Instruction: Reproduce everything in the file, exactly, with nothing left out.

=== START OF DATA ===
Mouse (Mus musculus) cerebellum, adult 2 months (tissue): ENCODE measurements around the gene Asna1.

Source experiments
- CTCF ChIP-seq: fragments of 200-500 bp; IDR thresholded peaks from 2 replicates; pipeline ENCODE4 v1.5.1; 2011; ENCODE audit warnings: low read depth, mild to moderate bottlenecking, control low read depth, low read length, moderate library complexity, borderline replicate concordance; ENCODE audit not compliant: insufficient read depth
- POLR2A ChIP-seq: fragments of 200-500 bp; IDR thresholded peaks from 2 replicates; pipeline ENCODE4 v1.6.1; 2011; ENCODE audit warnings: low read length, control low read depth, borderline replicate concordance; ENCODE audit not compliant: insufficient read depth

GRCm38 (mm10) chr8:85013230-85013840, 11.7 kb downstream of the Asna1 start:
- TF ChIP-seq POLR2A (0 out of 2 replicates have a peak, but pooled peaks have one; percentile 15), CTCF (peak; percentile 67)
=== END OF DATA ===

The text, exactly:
Mouse (Mus musculus) cerebellum, adult 2 months (tissue): ENCODE measurements around the gene Asna1.

Source experiments
- CTCF ChIP-seq: fragments of 200-500 bp; IDR thresholded peaks from 2 replicates; pipeline ENCODE4 v1.5.1; 2011; ENCODE audit warnings: low read depth, mild to moderate bottlenecking, control low read depth, low read length, moderate library complexity, borderline replicate concordance; ENCODE audit not compliant: insufficient read depth
- POLR2A ChIP-seq: fragments of 200-500 bp; IDR thresholded peaks from 2 replicates; pipeline ENCODE4 v1.6.1; 2011; ENCODE audit warnings: low read length, control low read depth, borderline replicate concordance; ENCODE audit not compliant: insufficient read depth

GRCm38 (mm10) chr8:85013230-85013840, 11.7 kb downstream of the Asna1 start:
- TF ChIP-seq POLR2A (0 out of 2 replicates have a peak, but pooled peaks have one; percentile 15), CTCF (peak; percentile 67)